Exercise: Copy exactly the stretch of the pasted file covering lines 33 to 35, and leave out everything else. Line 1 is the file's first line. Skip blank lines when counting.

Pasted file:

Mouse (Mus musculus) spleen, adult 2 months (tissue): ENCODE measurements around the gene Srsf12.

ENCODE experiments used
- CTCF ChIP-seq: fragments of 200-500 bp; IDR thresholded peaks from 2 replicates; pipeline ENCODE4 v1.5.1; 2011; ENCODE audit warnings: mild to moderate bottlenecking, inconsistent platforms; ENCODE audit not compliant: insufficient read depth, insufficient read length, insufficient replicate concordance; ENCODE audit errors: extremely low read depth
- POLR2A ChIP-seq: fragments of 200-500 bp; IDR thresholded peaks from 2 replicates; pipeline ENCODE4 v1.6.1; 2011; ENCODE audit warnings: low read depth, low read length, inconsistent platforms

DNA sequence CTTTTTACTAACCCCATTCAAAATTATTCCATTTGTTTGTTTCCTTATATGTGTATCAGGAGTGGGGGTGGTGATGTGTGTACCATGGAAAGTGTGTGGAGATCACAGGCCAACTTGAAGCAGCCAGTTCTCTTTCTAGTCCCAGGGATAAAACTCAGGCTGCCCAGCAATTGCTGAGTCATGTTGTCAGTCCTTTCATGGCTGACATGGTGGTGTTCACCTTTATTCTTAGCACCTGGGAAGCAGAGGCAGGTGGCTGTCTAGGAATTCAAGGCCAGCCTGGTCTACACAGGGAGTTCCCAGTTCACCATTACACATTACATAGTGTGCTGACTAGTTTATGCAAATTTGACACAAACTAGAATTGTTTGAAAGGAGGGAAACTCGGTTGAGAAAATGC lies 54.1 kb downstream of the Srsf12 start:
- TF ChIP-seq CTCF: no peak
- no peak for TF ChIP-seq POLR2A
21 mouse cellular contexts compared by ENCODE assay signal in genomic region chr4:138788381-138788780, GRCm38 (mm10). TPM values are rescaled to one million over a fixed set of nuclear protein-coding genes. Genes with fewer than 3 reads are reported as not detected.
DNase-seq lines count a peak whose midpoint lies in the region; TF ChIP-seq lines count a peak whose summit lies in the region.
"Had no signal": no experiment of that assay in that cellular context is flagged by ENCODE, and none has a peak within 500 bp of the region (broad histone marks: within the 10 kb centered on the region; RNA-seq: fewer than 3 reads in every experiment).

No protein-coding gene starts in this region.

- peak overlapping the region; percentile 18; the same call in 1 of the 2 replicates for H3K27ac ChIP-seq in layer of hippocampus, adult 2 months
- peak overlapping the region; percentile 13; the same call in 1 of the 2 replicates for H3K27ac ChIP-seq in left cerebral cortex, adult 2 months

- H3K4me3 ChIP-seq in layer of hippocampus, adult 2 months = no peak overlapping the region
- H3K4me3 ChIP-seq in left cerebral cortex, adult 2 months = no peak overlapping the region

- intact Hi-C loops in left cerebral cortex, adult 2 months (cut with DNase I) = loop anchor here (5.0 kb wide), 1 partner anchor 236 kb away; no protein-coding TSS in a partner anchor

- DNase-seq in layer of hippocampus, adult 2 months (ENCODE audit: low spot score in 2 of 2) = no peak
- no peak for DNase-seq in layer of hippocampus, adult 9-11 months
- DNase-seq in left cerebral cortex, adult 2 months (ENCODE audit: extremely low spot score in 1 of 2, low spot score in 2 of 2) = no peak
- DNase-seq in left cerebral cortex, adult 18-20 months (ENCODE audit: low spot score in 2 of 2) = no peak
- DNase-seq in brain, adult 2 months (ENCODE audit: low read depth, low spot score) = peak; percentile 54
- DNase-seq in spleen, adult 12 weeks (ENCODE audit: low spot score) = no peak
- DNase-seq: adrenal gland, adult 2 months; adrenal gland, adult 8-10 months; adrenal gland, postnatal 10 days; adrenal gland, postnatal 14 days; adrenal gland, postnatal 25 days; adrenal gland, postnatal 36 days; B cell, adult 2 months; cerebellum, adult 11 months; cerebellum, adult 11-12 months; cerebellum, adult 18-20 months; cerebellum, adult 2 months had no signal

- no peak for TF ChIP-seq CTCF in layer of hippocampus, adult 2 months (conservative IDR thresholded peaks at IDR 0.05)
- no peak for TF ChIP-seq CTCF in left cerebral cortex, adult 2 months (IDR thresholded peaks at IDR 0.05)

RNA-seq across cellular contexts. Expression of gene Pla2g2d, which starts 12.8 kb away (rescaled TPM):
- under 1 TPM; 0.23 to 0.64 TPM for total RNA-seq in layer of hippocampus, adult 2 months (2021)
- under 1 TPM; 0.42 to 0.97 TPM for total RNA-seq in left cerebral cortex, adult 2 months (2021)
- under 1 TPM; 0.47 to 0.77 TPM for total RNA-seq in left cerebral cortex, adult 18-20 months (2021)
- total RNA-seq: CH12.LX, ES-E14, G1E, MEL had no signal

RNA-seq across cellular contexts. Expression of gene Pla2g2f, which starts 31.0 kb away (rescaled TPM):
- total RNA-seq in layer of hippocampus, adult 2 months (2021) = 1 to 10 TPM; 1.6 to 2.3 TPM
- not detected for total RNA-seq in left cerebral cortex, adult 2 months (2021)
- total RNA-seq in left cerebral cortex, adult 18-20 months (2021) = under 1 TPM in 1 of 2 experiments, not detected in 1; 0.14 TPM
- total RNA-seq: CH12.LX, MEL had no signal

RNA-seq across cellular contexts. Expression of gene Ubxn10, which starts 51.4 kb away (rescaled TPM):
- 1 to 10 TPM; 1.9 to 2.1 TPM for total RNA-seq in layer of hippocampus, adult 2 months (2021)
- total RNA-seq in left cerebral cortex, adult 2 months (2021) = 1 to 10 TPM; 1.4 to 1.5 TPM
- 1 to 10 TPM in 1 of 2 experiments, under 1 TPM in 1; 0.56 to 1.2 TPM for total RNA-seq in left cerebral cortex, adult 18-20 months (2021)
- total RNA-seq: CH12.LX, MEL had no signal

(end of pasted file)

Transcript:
- not detected for total RNA-seq in left cerebral cortex, adult 2 months (2021)
- total RNA-seq in left cerebral cortex, adult 18-20 months (2021) = under 1 TPM in 1 of 2 experiments, not detected in 1; 0.14 TPM
- total RNA-seq: CH12.LX, MEL had no signal